When trust and goodwill are lost

TONDERAI Chavhanga, the record-breaking Springbok, was one of the very first big names in world rugby, back in April, to applaud the appointment of Peter de Villiers as Zimbabwe’s new rugby coach.

By Enock Muchinjo

Chavhanga, who earned two of his Test caps under de Villiers, told reporters five months ago that Zimbabwe had the chance to “re-write history” by qualifying for the World Cup under the South African coach’s guidance.

The World Cup was indeed the ultimate dream at the beginning of the day, amid the pomp and fanfare of securing the signature of a former Springbok coach.

As for Chavhanga — despite representing another country and never having had the privilege of playing at the game’s greatest showpiece event himself — seeing Zimbabwe in Japan next year was still a matter of great national pride for this brilliant former player who always wears his heart on his sleeve when it comes to his country of origin.

It might have come out of the blue for many, but it did not surprise me at all, knowing the man, when Chavhanga — speaking during a South African rugby show this week — called for the sacking of de Villiers as Zimbabwe coach following a disastrous season in which the Sables lurched from one shambles to the next and diced with relegation.

Chavhanga, like de Villiers, is a man of strong Christian faith. Publicly stating a conviction of that nature, aware of the kind of reactions it could draw, was definitely something that came from the heart and to his credit, Chavhanga still insisted even in his criticism that the appointment of de Villiers had been a “noble and good gesture” by Zimbabwe at the time it happened.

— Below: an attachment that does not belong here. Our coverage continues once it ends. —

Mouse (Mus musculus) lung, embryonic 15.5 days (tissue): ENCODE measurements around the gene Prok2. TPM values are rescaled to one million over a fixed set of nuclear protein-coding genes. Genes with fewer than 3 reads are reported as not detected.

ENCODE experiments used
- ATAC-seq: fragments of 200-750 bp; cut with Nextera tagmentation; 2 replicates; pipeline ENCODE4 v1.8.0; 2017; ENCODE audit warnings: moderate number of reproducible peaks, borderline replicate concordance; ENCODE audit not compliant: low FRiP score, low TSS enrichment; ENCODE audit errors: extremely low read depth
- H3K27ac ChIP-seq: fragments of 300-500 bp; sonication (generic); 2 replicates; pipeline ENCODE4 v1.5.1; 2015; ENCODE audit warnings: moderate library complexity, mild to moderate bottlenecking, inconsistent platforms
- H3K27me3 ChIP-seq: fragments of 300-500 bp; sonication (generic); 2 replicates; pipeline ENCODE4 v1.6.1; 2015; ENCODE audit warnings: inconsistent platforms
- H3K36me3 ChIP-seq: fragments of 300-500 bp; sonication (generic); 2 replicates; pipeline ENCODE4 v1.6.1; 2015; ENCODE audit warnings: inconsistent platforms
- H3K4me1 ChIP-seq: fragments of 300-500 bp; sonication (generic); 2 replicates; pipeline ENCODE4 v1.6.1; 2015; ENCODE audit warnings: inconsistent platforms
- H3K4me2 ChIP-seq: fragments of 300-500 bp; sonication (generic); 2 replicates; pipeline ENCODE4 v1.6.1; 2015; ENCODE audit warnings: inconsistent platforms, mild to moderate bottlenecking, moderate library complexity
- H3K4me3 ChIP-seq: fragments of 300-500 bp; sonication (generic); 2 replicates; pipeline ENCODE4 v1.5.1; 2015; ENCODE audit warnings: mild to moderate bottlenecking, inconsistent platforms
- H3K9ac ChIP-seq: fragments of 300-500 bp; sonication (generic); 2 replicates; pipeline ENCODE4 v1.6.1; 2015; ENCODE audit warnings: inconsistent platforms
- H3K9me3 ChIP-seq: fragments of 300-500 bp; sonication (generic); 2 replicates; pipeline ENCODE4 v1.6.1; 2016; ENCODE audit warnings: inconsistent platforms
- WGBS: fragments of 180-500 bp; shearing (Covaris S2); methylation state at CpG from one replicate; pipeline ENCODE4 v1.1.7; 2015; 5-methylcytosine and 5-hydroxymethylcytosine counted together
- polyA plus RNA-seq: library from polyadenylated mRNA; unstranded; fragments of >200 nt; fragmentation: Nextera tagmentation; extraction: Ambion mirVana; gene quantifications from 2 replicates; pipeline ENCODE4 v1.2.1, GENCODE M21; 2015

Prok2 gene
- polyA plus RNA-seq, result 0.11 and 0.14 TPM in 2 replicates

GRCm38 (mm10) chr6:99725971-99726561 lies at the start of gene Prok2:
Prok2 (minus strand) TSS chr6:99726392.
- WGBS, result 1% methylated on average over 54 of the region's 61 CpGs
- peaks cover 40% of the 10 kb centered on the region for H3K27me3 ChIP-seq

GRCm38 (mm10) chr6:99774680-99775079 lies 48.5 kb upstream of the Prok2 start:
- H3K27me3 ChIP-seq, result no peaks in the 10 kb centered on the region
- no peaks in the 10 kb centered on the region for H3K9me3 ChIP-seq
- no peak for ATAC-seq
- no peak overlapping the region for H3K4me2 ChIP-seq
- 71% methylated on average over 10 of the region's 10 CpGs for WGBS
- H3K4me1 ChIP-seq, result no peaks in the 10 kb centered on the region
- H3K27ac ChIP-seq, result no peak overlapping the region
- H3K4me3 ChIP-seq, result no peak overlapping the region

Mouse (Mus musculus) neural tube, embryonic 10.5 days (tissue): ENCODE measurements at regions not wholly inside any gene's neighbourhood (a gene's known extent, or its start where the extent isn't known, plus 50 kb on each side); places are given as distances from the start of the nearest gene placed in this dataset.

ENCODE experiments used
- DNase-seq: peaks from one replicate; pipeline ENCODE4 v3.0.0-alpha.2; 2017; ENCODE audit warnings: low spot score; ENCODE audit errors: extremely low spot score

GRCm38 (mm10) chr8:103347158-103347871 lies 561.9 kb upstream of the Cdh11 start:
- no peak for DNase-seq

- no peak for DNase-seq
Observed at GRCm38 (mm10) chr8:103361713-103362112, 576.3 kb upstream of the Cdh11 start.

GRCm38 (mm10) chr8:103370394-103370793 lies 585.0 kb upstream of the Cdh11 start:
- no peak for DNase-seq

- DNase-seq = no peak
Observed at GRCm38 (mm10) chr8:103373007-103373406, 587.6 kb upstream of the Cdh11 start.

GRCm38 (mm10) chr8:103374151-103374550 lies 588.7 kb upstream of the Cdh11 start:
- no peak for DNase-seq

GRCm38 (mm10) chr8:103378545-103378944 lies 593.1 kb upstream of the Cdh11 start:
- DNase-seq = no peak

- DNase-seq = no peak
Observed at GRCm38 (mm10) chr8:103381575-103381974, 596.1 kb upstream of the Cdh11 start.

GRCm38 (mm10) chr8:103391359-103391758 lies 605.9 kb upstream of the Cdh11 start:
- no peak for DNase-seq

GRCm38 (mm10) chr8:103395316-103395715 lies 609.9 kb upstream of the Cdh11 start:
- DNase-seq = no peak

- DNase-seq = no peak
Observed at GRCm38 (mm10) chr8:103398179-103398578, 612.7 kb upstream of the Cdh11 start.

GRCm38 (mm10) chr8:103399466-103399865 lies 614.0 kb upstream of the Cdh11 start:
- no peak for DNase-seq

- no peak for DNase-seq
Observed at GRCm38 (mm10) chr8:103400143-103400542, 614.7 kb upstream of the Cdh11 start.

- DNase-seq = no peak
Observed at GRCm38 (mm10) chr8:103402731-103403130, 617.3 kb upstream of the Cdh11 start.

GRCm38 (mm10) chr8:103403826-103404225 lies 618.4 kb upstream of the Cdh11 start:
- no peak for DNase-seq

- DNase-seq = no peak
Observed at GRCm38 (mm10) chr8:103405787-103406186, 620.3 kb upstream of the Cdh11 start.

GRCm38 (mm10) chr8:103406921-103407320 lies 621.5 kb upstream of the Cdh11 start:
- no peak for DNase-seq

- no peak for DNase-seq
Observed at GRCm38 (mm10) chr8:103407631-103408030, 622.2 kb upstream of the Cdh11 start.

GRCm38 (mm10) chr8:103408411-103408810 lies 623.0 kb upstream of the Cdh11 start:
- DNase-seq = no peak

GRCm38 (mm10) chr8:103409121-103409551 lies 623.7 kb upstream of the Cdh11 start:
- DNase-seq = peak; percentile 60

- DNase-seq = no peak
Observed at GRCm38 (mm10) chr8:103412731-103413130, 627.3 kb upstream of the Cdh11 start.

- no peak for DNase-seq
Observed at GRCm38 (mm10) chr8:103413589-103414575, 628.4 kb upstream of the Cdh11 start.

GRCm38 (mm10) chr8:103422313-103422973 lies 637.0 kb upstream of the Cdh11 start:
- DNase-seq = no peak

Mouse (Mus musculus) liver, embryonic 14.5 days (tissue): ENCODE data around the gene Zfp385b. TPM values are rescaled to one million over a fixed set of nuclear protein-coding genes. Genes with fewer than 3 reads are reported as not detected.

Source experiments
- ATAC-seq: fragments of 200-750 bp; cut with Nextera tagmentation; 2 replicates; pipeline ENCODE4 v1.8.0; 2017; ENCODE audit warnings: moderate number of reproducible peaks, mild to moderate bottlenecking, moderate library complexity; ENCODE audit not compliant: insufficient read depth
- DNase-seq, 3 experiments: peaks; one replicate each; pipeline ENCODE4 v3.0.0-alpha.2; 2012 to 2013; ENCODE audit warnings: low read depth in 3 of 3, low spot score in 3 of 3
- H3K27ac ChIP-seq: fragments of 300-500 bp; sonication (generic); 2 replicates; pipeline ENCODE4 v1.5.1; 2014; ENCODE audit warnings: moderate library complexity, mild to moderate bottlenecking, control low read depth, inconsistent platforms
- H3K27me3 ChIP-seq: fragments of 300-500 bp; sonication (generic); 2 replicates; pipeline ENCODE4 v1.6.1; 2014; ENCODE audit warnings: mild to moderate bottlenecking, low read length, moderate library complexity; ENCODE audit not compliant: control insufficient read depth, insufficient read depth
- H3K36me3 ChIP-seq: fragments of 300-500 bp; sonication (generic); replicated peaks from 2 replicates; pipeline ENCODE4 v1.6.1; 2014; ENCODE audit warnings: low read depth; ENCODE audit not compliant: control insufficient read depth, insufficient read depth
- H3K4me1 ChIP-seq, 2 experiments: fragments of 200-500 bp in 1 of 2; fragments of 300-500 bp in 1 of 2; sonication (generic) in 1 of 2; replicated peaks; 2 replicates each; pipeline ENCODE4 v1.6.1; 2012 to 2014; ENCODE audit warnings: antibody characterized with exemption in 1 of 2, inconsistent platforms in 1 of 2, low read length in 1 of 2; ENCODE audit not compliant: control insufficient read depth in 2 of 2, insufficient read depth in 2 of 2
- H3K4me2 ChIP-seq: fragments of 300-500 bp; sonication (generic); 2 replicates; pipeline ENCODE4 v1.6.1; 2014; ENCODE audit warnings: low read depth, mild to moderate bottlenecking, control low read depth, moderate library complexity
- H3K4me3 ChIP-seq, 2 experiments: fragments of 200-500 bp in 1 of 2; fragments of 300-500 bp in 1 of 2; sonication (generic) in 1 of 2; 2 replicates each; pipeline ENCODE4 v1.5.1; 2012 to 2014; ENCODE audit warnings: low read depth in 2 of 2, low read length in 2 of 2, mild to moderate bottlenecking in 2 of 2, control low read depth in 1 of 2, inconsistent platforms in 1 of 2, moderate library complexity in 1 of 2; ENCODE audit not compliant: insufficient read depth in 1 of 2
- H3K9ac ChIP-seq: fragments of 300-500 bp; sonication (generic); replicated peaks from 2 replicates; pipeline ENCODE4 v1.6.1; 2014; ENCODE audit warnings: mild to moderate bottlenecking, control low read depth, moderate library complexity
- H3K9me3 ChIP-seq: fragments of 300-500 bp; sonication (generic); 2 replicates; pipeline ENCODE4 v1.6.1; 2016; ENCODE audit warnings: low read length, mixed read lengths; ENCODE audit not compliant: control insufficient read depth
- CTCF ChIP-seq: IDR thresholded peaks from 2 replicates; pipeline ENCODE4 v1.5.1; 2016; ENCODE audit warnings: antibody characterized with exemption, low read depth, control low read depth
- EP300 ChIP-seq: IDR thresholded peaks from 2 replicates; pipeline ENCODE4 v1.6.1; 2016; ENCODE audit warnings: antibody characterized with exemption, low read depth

In saying so, Chavhanga further helps us fully understand the extent of disappointment over the amount of goodwill thrown by many in the direction of the former Bok coach, which astonishingly was not received with both hands by de Villiers.

It is incredible how de Villiers seemed so determined to fail in this World Cup mission, and for many of us following proceedings — even those like Chavhanga who would normally choose to be diplomatic in such situations — it was horribly frustrating and bewildering in equal measure.

What frustrates me personally is that de Villiers is a really great chap, but who just seems to have too many ideas in his head.

When he was officially unveiled back in February, he said all the right things. His attitude charmed us all.

He said he was not coming to be a “saviour” for Zimrugby, that he was coming to lead, not to be a Messiah.

He said he would use any mode of available transport to go look for players with the right skill-set and pedigree to qualify for the World Cup.
But then he started doing the exact opposite of what he had preached. His attitude became that of patronising superiority, and he stuck to his guns against the best advice of a lot of good rugby people in this country.

De Villiers perhaps thought he could become the magician and turn into African champions, overnight, a group of players who were clearly not quite yet there in terms of requirements of Test rugby.

And when he realised he could not, instead of making changes whilst there was still time, he became even more egoistical about it and chose to bury his head in the sand.
Worse, he then unilaterally altered the nation’s aspirations, deciding that the World Cup, for now, should not be the priority for Zimbabwe.